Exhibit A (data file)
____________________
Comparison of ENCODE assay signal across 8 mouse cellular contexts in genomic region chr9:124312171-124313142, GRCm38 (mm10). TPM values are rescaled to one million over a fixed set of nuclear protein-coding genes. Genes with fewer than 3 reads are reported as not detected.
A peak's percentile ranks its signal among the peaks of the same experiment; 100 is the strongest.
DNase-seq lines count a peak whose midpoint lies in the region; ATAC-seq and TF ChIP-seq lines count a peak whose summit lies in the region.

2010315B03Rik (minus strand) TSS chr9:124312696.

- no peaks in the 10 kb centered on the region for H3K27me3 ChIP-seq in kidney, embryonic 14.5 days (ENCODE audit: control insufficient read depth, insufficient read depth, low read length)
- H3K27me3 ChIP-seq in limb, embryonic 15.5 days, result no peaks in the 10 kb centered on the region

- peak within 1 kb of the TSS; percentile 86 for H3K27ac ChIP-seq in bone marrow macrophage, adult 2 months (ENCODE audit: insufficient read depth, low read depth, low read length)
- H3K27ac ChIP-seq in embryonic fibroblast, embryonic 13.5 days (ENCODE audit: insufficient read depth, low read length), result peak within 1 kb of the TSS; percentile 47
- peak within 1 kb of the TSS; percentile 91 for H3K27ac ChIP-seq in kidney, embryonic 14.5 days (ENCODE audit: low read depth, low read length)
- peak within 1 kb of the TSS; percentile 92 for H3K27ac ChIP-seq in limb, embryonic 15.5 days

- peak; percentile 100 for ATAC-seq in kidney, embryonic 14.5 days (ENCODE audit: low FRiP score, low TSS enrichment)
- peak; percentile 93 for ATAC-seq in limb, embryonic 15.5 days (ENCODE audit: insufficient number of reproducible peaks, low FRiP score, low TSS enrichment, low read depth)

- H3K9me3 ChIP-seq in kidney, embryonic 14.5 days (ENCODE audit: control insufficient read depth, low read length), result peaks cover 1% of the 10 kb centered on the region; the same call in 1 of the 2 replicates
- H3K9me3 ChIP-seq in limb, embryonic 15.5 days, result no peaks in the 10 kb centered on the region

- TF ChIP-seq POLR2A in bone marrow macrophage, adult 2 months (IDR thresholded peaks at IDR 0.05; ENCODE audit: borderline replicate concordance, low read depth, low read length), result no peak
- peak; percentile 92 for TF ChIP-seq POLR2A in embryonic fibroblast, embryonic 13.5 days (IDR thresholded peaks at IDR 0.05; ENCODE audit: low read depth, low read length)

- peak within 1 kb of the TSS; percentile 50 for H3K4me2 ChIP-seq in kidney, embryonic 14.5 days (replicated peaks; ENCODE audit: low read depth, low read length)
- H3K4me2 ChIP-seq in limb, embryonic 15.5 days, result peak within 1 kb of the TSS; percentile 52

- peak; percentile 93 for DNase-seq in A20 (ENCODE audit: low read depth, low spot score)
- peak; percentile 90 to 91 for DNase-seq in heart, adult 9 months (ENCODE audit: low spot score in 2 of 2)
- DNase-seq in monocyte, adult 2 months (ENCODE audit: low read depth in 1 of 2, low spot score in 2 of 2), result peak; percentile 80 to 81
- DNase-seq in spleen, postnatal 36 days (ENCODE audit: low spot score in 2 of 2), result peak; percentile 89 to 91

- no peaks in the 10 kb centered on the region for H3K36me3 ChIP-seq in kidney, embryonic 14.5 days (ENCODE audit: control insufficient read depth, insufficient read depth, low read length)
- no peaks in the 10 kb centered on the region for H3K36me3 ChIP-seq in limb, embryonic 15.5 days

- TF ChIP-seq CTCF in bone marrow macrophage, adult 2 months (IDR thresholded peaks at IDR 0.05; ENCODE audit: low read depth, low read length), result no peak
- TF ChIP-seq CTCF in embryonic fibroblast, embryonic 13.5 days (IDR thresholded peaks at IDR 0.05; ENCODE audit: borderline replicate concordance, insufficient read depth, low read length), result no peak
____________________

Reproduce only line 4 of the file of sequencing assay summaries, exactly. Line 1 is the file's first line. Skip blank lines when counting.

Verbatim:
2010315B03Rik (minus strand) TSS chr9:124312696.